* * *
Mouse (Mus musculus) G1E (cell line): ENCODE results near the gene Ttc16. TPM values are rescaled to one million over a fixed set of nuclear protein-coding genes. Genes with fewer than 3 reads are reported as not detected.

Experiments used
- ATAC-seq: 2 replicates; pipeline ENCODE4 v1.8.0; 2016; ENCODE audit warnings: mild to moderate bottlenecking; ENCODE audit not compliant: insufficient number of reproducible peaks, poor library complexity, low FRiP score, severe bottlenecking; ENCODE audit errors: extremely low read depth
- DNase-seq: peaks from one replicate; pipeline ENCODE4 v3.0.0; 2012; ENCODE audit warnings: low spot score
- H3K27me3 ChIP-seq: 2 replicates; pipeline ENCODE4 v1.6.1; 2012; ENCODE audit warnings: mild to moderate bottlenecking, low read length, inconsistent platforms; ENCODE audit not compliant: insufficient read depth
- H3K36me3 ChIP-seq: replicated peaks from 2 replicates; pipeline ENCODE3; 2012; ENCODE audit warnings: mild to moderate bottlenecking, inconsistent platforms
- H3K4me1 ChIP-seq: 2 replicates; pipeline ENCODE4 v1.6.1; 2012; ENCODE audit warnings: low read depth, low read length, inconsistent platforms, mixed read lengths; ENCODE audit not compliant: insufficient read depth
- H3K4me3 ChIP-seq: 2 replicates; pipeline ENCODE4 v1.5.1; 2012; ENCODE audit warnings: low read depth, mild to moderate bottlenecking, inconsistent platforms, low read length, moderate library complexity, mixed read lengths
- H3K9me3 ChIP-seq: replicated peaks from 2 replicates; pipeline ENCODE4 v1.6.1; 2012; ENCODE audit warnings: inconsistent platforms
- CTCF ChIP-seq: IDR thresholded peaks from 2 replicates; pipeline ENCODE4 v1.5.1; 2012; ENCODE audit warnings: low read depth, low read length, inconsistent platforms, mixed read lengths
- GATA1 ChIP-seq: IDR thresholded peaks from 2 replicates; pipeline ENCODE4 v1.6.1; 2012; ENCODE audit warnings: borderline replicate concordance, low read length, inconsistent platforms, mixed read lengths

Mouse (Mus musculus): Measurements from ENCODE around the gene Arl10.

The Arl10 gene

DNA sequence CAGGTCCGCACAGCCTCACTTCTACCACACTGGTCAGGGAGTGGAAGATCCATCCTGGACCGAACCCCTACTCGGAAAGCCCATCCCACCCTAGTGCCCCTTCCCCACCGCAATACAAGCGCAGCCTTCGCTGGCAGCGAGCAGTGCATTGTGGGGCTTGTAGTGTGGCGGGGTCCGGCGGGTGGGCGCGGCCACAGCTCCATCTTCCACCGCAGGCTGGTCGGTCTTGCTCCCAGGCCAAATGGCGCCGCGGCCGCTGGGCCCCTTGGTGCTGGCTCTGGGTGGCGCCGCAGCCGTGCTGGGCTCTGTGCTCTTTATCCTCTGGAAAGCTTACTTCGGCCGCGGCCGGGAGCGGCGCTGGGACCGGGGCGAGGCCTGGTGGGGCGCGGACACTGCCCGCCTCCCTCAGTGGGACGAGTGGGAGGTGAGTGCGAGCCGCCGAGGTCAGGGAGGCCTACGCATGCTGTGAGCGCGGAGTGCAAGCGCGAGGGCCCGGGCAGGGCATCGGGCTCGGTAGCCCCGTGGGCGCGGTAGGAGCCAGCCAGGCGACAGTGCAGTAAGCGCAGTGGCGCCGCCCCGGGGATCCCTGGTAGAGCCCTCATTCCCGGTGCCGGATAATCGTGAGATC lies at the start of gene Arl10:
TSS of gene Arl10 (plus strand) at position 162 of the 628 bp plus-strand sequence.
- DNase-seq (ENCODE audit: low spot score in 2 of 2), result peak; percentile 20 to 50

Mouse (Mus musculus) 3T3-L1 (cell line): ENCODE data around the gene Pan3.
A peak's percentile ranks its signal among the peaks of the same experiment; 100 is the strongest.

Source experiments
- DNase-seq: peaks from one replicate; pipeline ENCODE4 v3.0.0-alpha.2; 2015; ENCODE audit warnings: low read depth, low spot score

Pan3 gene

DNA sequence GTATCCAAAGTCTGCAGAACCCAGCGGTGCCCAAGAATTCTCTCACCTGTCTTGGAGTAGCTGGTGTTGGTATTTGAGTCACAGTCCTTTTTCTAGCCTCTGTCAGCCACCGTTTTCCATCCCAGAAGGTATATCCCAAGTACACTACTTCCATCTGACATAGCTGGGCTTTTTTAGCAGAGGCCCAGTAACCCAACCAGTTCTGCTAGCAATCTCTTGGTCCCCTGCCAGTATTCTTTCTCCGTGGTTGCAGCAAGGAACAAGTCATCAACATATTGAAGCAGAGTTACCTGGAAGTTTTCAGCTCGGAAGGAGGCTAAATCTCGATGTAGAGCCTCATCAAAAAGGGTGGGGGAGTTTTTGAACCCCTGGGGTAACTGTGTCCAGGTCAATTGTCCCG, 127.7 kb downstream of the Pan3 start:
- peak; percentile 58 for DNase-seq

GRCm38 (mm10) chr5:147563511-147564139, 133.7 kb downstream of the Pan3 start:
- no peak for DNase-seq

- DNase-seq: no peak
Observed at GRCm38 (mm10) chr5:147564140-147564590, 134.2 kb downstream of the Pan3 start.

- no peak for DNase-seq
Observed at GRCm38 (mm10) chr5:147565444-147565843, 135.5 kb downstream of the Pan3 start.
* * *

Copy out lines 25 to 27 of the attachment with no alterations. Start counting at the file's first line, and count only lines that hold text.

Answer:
- no peak for DNase-seq

- DNase-seq: no peak
Observed at GRCm38 (mm10) chr5:147564140-147564590, 134.2 kb downstream of the Pan3 start.